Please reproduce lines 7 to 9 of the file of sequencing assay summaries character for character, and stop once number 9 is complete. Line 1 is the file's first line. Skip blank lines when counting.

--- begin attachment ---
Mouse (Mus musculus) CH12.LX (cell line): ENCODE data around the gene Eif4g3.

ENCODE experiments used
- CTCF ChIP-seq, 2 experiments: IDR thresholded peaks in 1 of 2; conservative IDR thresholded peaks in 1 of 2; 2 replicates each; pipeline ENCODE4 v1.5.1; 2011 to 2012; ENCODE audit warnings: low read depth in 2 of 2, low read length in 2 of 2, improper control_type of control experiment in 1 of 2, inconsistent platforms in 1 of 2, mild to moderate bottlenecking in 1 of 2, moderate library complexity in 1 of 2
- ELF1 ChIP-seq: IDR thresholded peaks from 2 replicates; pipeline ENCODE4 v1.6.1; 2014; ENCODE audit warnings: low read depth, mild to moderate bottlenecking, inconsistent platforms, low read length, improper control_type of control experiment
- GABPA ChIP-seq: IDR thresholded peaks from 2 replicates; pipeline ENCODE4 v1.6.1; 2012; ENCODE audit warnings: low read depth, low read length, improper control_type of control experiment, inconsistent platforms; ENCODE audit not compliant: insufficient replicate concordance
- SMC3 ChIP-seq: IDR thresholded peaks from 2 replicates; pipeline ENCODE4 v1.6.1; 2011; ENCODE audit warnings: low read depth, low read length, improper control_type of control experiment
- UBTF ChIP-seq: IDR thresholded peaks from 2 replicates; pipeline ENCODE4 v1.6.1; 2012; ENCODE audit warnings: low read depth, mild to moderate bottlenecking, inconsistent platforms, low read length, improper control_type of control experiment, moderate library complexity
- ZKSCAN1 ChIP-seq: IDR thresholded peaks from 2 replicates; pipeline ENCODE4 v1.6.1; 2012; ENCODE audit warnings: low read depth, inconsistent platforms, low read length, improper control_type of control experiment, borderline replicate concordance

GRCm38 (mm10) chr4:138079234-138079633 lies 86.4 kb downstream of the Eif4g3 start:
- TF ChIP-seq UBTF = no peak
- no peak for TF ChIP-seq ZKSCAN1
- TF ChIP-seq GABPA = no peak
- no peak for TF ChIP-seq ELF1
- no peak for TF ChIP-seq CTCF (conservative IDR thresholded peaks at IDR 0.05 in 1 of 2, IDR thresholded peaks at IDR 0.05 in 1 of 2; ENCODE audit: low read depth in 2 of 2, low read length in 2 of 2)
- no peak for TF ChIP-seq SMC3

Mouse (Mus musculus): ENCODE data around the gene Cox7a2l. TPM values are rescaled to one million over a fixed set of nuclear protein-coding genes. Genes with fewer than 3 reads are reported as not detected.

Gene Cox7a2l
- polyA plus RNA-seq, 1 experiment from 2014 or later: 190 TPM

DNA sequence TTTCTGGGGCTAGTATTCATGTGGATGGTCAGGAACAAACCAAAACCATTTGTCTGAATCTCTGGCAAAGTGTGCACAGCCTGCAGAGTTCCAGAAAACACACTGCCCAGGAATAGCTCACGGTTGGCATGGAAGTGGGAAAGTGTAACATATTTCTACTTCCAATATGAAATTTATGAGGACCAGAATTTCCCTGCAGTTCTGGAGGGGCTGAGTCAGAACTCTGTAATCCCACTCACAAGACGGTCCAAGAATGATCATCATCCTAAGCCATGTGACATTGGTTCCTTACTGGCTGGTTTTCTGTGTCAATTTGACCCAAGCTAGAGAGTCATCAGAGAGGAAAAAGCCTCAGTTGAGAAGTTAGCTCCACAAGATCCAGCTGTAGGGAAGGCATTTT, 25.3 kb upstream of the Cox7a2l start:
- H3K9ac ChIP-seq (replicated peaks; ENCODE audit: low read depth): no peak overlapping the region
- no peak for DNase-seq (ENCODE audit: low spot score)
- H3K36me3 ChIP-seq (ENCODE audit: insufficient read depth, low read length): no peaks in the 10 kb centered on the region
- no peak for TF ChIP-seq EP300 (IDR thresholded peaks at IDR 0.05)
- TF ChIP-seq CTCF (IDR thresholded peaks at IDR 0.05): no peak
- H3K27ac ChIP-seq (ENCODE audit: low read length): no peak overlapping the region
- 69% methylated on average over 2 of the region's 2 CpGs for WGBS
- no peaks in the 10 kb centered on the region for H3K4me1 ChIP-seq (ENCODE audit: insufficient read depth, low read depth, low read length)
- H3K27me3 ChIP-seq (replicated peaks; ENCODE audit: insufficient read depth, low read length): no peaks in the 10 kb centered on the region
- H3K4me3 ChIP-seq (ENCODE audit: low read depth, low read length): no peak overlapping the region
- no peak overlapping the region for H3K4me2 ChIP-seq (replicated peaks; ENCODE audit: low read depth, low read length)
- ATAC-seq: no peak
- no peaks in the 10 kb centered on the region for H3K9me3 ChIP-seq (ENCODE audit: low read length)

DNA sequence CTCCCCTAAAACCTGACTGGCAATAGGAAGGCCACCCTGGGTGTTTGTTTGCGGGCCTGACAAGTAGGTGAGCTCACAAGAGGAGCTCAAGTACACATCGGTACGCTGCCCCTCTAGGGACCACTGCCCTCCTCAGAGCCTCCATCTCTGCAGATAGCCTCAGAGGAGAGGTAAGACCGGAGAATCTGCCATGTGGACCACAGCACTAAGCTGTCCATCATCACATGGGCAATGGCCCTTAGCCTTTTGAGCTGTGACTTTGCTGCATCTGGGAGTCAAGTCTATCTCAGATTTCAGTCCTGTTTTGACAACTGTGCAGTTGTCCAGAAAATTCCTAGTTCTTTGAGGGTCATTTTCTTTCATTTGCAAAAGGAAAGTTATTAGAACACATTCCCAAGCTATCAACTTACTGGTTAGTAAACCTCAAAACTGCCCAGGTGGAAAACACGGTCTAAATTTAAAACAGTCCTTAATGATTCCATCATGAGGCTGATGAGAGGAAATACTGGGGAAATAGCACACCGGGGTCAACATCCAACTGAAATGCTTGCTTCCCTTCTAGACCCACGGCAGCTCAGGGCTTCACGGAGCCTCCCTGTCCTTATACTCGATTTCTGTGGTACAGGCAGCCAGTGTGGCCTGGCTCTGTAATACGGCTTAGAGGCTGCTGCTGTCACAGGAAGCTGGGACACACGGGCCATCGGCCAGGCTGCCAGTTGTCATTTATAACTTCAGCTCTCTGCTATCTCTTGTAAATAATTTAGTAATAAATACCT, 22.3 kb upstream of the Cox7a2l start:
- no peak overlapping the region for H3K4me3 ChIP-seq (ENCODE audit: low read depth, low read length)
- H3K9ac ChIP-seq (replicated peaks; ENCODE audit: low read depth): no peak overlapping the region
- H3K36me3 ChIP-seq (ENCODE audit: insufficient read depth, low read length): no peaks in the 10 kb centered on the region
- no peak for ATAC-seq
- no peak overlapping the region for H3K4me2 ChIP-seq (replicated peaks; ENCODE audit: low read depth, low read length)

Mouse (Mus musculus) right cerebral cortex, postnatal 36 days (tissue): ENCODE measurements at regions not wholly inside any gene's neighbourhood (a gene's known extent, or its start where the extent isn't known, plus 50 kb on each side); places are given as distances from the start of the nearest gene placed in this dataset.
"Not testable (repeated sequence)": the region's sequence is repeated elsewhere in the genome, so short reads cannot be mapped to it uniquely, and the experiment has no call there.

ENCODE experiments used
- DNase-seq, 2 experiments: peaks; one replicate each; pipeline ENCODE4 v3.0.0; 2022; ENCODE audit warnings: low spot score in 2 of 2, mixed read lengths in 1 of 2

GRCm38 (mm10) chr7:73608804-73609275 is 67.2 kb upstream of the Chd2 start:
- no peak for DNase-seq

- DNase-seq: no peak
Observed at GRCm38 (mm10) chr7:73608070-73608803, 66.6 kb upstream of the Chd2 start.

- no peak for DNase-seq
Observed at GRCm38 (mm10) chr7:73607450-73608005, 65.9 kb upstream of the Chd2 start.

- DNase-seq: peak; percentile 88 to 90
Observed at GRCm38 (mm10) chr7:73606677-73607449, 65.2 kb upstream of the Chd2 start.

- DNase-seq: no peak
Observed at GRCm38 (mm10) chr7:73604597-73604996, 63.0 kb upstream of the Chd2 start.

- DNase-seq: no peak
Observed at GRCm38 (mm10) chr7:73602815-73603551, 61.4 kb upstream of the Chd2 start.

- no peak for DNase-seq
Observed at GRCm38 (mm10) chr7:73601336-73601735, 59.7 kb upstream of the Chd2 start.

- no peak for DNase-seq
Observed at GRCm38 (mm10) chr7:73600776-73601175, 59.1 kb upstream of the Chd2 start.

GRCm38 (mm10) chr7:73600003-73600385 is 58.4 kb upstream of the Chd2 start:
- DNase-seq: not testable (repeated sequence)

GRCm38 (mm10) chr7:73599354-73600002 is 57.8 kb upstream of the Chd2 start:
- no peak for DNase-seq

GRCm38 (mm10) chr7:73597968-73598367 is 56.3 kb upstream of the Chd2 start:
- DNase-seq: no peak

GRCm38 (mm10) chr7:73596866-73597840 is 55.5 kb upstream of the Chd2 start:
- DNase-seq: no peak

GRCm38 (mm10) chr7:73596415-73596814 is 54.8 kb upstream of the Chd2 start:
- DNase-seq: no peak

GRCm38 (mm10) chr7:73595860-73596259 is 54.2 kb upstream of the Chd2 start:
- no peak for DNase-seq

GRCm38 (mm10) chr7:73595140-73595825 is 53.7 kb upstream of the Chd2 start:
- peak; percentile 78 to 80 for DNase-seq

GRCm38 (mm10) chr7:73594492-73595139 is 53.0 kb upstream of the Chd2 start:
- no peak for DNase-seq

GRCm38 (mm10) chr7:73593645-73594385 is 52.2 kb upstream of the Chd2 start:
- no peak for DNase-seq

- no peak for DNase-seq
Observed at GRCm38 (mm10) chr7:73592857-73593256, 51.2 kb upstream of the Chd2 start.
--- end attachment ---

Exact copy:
- UBTF ChIP-seq: IDR thresholded peaks from 2 replicates; pipeline ENCODE4 v1.6.1; 2012; ENCODE audit warnings: low read depth, mild to moderate bottlenecking, inconsistent platforms, low read length, improper control_type of control experiment, moderate library complexity
- ZKSCAN1 ChIP-seq: IDR thresholded peaks from 2 replicates; pipeline ENCODE4 v1.6.1; 2012; ENCODE audit warnings: low read depth, inconsistent platforms, low read length, improper control_type of control experiment, borderline replicate concordance

GRCm38 (mm10) chr4:138079234-138079633 lies 86.4 kb downstream of the Eif4g3 start: